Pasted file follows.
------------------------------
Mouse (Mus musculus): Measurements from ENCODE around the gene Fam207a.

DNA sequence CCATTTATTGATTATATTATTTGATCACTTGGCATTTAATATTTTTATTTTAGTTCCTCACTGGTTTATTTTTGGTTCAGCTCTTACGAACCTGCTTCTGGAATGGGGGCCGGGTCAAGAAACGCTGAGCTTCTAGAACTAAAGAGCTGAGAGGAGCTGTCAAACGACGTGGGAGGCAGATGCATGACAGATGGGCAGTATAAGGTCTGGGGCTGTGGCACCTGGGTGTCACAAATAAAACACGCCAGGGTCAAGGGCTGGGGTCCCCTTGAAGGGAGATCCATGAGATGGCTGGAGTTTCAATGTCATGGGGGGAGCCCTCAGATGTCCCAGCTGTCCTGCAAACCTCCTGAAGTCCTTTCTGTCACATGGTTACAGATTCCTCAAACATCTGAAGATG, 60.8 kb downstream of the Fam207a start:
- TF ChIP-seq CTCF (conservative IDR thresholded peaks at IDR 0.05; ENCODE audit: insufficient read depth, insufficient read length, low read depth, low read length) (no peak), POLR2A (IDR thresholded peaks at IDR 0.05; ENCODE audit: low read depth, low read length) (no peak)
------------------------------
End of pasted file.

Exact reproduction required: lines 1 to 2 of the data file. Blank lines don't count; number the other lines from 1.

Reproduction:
Mouse (Mus musculus): Measurements from ENCODE around the gene Fam207a.

DNA sequence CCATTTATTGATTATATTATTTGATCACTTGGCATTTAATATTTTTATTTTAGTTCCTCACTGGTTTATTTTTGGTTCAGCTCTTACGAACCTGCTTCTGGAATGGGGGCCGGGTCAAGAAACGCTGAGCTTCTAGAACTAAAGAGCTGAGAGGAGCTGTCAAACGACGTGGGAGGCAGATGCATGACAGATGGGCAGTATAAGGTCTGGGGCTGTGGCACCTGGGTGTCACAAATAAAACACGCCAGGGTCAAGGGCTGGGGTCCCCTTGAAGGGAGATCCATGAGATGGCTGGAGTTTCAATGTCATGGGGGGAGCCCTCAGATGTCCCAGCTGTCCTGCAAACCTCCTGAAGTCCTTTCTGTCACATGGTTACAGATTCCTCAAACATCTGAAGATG, 60.8 kb downstream of the Fam207a start: